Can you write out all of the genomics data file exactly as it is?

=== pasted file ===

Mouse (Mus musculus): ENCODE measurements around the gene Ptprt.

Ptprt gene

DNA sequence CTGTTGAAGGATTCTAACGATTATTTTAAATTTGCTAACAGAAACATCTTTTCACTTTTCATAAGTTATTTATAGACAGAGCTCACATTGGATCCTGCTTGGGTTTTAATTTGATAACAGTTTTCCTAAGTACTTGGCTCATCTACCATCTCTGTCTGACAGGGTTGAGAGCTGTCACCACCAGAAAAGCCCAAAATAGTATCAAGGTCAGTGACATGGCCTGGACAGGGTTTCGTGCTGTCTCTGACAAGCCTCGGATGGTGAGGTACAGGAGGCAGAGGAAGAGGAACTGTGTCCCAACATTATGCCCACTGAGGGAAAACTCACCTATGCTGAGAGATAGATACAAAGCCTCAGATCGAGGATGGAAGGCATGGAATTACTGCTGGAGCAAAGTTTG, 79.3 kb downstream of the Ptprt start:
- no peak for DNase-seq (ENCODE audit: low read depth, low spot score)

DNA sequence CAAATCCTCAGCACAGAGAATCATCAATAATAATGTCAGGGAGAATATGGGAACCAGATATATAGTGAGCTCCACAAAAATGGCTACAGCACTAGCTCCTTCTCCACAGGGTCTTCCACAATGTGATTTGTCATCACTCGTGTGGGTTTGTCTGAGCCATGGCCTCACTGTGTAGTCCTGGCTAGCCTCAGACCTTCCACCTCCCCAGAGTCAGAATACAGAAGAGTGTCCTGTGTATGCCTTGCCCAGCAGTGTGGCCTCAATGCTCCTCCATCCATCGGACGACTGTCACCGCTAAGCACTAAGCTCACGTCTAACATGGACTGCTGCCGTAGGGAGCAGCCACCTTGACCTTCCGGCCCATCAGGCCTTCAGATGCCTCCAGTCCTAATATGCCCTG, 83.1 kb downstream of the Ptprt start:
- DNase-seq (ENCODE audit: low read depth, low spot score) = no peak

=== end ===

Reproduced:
Mouse (Mus musculus): ENCODE measurements around the gene Ptprt.

Ptprt gene

DNA sequence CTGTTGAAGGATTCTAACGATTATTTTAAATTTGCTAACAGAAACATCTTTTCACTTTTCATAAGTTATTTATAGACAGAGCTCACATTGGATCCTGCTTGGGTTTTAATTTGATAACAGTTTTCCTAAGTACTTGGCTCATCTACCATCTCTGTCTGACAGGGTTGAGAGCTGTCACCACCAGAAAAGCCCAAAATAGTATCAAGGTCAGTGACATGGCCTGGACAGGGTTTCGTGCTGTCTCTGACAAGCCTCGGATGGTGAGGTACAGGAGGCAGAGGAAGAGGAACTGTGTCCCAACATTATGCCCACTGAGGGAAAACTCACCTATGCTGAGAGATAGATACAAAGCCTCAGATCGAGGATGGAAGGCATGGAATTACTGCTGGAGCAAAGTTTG, 79.3 kb downstream of the Ptprt start:
- no peak for DNase-seq (ENCODE audit: low read depth, low spot score)

DNA sequence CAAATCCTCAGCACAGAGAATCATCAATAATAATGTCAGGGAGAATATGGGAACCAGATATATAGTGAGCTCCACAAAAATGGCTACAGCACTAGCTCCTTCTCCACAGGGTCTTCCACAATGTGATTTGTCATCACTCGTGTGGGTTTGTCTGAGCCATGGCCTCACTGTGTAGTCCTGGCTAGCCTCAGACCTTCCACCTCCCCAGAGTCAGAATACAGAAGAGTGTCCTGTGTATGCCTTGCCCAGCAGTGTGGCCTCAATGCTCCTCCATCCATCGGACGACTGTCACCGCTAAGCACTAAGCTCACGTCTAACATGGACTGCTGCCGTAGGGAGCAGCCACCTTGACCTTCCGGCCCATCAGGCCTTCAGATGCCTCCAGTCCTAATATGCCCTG, 83.1 kb downstream of the Ptprt start:
- DNase-seq (ENCODE audit: low read depth, low spot score) = no peak